by Ranti Joseph
Well, not only Nigerians that get extradition as foreigners too can also get extradition in Nigeria. The Lagos State Directorate of Public Prosecutions (DPP) may soon be filing a request for the extradition of a British citizen, Deepak Khilnani, to face criminal charges in Nigeria.
Khilnani, an Indian-Briton chartered accountant, was alleged, along with one Sushil Chandra, duped his Nigerian partner, Green Fuels Limited, to the tune of $8.8million in 2008.
The DPP, last week Thursday, filed a charge marked ID/1544c/15 before the Lagos State High Court in Ikeja against the suspects, the charge contains four counts bordering on conspiracy, cheating, stealing and false representation.
According to Punch, it was learnt that Khilnani had since last year absconded to the United Kingdom after he was granted an administrative bail by the Nigerian police.
In one of the counts, the prosecution alleged that the suspects fraudulently tricked Green Fuels Limited to pay greater sum for machinery purchased from Gentec Limited than it would have paid for such machinery, while another count accused of making false statement to the Corporate Affairs Commission knowing same to be false, with intent to defraud the shareholders and members of Green Fuels Limited.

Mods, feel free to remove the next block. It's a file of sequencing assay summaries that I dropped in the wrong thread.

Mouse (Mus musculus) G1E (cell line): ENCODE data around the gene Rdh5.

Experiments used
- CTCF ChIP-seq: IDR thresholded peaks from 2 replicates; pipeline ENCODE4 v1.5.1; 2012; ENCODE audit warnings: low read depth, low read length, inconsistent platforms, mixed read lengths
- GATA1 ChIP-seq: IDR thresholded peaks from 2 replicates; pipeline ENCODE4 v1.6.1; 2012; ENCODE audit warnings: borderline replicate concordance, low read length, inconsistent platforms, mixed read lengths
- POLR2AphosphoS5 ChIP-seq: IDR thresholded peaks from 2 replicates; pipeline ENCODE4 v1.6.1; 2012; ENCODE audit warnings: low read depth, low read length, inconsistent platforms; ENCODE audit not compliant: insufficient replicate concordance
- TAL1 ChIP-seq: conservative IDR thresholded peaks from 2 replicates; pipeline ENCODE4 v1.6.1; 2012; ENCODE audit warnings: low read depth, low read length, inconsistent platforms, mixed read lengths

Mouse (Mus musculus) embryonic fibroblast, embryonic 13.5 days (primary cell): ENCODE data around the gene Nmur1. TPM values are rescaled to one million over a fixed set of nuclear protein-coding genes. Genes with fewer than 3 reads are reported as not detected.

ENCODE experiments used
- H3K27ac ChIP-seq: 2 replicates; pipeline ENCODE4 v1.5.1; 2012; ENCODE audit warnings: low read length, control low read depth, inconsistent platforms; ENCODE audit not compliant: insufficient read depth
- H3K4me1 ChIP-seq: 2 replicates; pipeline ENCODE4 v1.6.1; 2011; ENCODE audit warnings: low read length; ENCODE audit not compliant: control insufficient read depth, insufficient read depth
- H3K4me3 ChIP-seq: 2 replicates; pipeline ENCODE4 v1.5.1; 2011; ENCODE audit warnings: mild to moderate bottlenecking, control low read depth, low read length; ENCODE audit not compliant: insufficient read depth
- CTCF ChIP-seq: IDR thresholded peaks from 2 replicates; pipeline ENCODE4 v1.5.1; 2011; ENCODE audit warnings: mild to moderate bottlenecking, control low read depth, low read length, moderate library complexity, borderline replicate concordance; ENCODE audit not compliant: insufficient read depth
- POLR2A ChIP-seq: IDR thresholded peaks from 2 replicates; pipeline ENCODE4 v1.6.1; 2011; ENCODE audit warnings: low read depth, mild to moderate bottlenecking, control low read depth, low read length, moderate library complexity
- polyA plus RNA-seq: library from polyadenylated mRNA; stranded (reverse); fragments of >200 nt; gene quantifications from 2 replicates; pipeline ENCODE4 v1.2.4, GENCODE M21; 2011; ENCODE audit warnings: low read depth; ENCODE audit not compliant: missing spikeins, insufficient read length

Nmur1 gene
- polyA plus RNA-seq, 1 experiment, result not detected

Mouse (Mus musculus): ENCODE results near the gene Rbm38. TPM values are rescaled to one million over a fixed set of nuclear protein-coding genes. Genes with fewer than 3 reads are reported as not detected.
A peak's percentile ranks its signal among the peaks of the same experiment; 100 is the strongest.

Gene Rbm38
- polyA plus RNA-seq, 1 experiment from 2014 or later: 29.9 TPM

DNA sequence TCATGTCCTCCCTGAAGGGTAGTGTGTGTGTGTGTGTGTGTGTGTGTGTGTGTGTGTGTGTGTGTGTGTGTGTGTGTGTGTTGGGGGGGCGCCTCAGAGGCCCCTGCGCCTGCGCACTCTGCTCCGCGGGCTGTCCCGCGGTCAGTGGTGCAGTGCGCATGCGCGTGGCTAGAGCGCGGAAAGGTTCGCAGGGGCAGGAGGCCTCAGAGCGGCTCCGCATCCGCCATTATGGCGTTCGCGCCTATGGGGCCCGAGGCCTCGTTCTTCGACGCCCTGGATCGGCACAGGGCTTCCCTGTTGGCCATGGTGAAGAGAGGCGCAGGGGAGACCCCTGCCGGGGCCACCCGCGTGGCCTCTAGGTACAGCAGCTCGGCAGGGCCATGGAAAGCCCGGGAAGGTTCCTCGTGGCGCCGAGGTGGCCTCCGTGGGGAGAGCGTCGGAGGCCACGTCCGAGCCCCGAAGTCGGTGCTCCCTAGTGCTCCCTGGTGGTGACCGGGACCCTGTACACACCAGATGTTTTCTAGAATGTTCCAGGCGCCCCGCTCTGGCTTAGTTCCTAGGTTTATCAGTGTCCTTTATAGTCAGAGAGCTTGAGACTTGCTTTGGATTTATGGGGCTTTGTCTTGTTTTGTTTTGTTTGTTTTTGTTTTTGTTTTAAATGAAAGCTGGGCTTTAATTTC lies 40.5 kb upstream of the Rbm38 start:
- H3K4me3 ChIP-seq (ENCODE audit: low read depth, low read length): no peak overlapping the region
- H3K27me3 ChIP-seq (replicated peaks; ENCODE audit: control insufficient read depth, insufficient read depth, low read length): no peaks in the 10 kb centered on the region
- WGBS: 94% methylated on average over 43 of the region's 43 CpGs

The offences, according to the prosecution, contravened sections 390(6), 421, 422 and 436 of the Criminal Code Law, Cap C17, Vol.2, Laws of Lagos State, 2003.
Apparently, this is not the first time Khilnan is duping people as it was learnt, is an ex-convict in the UK.
A conviction certificate dated November 13, 1998, issued by the British Crown Court at Blackfriars indicated that Khilnani was jailed for 18 months after being convicted for trading with intent to defraud creditors, false accounting and making false statement to auditors.
The UK court document marked T19970811 and signed by J. Jordan stated that Khilnani was disqualified for six years under Section 2, Company Directors Disqualification Act 1986.
He was also ordered by the court to pay the prosecution cost of £15,000